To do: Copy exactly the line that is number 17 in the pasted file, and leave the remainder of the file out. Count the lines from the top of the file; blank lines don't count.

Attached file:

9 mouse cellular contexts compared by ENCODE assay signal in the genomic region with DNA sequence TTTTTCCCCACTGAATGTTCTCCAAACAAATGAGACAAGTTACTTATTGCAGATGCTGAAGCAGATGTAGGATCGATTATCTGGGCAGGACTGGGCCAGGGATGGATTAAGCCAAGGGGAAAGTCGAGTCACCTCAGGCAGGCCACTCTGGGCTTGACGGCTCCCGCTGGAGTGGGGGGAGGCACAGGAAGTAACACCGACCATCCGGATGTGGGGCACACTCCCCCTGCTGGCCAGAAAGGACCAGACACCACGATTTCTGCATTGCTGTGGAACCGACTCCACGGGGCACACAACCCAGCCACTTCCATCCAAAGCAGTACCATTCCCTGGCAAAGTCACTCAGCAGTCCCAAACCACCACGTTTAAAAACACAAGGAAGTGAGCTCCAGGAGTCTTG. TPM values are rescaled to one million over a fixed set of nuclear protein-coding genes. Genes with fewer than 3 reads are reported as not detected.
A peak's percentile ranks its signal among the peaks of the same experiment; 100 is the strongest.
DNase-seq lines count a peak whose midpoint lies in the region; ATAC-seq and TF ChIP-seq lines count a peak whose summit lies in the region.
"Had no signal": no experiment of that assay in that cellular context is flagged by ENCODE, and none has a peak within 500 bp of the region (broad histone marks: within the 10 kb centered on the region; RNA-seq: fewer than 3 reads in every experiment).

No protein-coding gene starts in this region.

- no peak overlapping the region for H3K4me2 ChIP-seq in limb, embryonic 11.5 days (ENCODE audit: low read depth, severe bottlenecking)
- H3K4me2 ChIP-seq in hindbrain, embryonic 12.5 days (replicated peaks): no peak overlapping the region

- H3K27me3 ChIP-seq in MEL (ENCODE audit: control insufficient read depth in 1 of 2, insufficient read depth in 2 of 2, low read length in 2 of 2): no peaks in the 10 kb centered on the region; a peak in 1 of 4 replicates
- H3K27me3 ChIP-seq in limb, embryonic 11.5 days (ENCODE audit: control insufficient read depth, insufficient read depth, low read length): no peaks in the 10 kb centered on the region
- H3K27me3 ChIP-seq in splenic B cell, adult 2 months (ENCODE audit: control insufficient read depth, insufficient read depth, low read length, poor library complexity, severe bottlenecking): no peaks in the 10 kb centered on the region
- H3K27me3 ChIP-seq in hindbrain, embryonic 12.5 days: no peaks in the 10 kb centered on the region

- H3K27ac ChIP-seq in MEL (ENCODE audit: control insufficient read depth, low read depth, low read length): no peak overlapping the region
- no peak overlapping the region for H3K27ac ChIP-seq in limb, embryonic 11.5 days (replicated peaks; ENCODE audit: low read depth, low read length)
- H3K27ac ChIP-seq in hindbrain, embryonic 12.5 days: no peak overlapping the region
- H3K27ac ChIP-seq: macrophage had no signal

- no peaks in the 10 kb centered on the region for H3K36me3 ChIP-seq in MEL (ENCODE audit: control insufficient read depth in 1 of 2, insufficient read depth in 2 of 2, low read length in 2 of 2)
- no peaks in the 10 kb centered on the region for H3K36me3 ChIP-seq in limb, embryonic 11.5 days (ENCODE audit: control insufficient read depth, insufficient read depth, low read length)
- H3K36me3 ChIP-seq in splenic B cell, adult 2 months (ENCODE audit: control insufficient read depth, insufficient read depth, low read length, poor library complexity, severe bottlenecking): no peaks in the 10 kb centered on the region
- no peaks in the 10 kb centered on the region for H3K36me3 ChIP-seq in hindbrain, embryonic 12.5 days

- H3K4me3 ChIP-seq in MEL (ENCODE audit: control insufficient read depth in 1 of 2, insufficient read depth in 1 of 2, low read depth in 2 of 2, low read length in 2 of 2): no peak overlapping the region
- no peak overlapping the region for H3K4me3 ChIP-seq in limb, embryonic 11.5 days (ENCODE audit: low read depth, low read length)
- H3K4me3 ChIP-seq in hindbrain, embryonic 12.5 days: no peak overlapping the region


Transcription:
- no peaks in the 10 kb centered on the region for H3K36me3 ChIP-seq in limb, embryonic 11.5 days (ENCODE audit: control insufficient read depth, insufficient read depth, low read length)